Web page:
Dharma for life
Basic Principles of Buddhism
Basic Principles of Buddhism
By Cheng Chen-huang

     Inter-dependent Origination is the basic principle of Buddhism. When it is referred to human life, man is created by his own mind, speech, and action. Thus, man should be responsible for himself.


     The scientific Four Noble Truths are used to solve the problems of human beings. Buddhism is neither pessimistic nor optimistic, but realistic.


     The first Noble Truth explains the reality of human life, i.e. dukkha or suffering which is characterized by pressure and emotion.


     The second Noble Truth investigates the causes of suffering, i.e. ignorance of impermanence which is the true nature of human life and the world, and thus the making of ignorant thought,speech, and action. The twelve links of inter-dependent origination are applied to explain the human life in terms of cause and effect, or the connection between one’s past life and present life, and between one’s present life and future life.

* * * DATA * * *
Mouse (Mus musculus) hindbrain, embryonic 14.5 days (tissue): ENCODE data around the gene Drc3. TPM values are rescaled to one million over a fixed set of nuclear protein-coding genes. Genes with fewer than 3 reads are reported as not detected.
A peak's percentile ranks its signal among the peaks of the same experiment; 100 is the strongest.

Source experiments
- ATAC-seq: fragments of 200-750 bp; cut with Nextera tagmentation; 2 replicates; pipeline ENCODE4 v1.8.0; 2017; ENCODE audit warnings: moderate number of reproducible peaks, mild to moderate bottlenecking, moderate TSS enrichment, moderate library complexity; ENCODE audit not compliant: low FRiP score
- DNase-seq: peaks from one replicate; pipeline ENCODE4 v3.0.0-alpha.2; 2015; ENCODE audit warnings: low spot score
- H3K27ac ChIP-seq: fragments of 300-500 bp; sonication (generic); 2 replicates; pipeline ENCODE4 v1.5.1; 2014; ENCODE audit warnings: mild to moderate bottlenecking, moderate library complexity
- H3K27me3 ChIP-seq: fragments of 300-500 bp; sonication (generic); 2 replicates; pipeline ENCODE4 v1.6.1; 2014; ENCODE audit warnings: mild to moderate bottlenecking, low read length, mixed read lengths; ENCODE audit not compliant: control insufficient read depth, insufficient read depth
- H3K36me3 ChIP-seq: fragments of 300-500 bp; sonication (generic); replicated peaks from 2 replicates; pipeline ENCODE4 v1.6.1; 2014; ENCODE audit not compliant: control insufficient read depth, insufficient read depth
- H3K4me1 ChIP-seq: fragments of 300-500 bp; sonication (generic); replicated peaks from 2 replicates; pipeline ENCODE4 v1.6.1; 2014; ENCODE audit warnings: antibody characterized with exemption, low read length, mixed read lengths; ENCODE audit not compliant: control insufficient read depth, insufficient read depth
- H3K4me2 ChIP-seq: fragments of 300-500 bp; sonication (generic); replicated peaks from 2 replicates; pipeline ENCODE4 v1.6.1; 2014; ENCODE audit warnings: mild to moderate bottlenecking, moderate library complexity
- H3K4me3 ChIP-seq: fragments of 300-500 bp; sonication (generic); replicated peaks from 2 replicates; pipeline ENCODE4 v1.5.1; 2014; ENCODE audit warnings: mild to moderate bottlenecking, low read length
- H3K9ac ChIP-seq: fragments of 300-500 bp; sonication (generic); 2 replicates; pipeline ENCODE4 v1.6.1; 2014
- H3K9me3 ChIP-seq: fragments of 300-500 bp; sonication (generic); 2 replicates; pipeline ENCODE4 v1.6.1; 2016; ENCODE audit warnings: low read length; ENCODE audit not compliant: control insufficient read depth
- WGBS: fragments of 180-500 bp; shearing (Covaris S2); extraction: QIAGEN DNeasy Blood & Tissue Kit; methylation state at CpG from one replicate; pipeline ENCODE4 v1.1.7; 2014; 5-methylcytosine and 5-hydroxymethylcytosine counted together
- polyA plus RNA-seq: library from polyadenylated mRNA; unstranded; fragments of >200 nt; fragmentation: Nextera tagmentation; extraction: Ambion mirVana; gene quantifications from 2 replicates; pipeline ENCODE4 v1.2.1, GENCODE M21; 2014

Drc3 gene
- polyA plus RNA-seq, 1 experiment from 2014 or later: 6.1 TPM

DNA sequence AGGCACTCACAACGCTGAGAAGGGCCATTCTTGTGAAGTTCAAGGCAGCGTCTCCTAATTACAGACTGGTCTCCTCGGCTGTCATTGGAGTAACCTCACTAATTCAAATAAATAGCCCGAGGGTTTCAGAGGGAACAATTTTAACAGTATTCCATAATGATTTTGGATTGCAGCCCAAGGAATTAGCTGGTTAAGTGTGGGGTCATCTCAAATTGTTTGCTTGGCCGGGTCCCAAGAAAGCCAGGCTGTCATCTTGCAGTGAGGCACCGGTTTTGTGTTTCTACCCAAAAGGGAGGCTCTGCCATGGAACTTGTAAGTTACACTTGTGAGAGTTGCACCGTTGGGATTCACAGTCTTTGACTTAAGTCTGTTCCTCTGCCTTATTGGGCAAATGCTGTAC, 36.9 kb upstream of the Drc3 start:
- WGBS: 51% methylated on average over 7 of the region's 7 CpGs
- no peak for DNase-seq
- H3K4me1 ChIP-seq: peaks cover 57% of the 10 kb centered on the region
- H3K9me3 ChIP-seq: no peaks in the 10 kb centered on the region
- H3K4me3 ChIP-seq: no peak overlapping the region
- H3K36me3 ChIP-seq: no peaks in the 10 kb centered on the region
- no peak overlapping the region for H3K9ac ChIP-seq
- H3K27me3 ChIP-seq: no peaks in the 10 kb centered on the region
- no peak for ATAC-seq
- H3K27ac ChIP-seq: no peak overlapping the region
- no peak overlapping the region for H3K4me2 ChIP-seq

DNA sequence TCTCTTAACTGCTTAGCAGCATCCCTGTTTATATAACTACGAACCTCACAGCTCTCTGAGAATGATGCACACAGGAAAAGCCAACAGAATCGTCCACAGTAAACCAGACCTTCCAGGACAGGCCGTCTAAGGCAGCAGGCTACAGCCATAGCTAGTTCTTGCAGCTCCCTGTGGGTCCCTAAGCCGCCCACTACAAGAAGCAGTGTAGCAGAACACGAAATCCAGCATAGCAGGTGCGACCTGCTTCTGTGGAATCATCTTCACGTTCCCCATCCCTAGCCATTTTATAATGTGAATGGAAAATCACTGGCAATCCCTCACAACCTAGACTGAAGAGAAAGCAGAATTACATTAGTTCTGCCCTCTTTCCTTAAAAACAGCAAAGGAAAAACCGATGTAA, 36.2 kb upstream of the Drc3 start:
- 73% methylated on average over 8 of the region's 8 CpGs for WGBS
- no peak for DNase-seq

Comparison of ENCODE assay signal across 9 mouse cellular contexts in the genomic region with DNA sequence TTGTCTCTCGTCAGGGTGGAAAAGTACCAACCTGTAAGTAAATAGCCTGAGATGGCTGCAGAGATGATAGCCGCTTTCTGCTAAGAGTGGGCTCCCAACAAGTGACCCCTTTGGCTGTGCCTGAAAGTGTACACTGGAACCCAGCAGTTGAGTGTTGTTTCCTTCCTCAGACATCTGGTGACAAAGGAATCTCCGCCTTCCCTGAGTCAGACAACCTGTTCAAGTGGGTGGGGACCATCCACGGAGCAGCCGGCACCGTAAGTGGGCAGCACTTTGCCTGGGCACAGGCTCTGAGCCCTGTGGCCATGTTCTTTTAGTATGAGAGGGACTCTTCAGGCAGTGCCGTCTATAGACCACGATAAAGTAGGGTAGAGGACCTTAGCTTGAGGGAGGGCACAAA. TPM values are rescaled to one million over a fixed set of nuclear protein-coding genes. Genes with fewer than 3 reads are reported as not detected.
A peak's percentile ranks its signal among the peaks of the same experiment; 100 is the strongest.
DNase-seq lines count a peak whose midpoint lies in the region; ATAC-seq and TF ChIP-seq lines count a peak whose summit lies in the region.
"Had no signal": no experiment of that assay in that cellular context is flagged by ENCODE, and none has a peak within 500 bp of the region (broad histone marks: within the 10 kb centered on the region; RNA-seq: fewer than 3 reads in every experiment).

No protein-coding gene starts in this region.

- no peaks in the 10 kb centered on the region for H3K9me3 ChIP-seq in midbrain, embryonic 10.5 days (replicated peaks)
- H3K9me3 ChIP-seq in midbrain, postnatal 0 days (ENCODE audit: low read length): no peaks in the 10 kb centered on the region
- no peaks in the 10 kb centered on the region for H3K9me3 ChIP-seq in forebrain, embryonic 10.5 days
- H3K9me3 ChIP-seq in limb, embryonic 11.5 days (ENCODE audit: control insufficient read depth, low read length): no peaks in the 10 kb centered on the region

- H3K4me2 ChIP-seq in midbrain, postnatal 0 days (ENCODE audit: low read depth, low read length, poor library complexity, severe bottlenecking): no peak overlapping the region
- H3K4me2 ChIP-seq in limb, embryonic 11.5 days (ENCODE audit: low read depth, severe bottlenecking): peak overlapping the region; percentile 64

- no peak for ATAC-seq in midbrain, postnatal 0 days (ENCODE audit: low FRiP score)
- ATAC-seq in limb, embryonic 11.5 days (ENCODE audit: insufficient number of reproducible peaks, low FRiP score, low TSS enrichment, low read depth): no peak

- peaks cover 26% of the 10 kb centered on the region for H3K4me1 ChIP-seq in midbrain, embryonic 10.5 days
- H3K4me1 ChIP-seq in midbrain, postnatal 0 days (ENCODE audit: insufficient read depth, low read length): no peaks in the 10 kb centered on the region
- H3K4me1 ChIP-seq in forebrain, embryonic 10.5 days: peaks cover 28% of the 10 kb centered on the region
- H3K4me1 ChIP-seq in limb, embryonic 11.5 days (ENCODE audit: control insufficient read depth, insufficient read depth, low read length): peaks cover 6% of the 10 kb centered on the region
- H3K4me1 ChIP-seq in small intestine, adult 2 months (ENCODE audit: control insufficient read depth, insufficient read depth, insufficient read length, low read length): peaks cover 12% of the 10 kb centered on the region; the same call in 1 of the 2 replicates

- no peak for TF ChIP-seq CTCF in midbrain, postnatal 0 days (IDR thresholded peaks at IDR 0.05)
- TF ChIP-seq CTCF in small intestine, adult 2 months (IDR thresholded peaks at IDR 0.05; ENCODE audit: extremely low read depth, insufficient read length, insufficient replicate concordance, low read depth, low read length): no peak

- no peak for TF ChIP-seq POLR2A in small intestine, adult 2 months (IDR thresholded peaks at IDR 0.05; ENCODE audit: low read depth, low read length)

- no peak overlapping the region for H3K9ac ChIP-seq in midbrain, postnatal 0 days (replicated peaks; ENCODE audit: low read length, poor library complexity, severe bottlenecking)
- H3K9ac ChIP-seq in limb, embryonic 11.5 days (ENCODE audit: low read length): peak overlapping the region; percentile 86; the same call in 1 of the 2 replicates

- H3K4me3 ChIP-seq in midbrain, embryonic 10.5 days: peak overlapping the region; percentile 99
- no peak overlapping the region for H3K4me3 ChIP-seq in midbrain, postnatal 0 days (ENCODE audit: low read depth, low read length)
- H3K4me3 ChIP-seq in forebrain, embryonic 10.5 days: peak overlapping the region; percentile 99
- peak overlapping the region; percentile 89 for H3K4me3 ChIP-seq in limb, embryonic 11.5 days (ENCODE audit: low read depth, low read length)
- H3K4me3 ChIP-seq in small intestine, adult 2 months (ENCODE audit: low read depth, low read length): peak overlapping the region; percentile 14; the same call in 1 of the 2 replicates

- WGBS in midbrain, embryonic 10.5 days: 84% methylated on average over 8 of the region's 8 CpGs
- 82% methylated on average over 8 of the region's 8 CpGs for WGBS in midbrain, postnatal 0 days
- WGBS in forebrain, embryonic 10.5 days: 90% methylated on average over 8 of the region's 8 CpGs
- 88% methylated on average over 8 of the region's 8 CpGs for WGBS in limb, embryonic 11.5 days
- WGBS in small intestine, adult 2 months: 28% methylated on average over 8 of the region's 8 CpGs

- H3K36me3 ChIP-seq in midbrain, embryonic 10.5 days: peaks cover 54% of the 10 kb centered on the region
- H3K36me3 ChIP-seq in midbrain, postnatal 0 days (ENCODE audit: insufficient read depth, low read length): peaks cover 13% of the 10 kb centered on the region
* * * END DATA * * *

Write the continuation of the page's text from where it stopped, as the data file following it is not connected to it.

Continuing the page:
T he third Noble Truth points out the ultimate goal of human life, i.e. nirvana or the ending of sufferings.


     The fourth Noble Truth lists the path leading to the ending of sufferings, or the practice of observing precepts, concentration, and insight. Arahat is the man who has perfected the path.


     Bodhisattva is the practitioner who aims to end the sufferings of not only oneself but also others. Buddha is the man who has perfected the bodhisattva path.